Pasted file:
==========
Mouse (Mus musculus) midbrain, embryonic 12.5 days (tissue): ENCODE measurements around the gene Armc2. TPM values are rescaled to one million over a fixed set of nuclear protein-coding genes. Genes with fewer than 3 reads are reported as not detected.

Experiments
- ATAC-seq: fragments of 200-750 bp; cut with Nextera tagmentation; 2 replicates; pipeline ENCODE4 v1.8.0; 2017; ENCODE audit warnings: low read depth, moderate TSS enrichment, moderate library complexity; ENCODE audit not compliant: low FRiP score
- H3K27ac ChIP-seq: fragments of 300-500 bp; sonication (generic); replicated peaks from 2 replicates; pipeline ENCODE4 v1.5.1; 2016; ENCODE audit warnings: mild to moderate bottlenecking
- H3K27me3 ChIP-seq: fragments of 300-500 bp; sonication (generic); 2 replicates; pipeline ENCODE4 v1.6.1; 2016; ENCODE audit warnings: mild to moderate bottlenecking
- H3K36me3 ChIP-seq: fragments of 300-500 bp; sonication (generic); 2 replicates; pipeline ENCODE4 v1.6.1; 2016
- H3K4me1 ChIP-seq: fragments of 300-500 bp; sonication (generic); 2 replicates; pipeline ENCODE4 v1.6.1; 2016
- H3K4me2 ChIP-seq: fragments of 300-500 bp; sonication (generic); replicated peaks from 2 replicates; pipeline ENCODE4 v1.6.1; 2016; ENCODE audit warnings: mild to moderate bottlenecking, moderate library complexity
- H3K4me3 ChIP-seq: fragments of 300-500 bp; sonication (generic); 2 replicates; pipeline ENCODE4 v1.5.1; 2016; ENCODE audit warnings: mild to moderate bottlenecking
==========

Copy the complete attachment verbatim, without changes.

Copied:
Mouse (Mus musculus) midbrain, embryonic 12.5 days (tissue): ENCODE measurements around the gene Armc2. TPM values are rescaled to one million over a fixed set of nuclear protein-coding genes. Genes with fewer than 3 reads are reported as not detected.

Experiments
- ATAC-seq: fragments of 200-750 bp; cut with Nextera tagmentation; 2 replicates; pipeline ENCODE4 v1.8.0; 2017; ENCODE audit warnings: low read depth, moderate TSS enrichment, moderate library complexity; ENCODE audit not compliant: low FRiP score
- H3K27ac ChIP-seq: fragments of 300-500 bp; sonication (generic); replicated peaks from 2 replicates; pipeline ENCODE4 v1.5.1; 2016; ENCODE audit warnings: mild to moderate bottlenecking
- H3K27me3 ChIP-seq: fragments of 300-500 bp; sonication (generic); 2 replicates; pipeline ENCODE4 v1.6.1; 2016; ENCODE audit warnings: mild to moderate bottlenecking
- H3K36me3 ChIP-seq: fragments of 300-500 bp; sonication (generic); 2 replicates; pipeline ENCODE4 v1.6.1; 2016
- H3K4me1 ChIP-seq: fragments of 300-500 bp; sonication (generic); 2 replicates; pipeline ENCODE4 v1.6.1; 2016
- H3K4me2 ChIP-seq: fragments of 300-500 bp; sonication (generic); replicated peaks from 2 replicates; pipeline ENCODE4 v1.6.1; 2016; ENCODE audit warnings: mild to moderate bottlenecking, moderate library complexity
- H3K4me3 ChIP-seq: fragments of 300-500 bp; sonication (generic); 2 replicates; pipeline ENCODE4 v1.5.1; 2016; ENCODE audit warnings: mild to moderate bottlenecking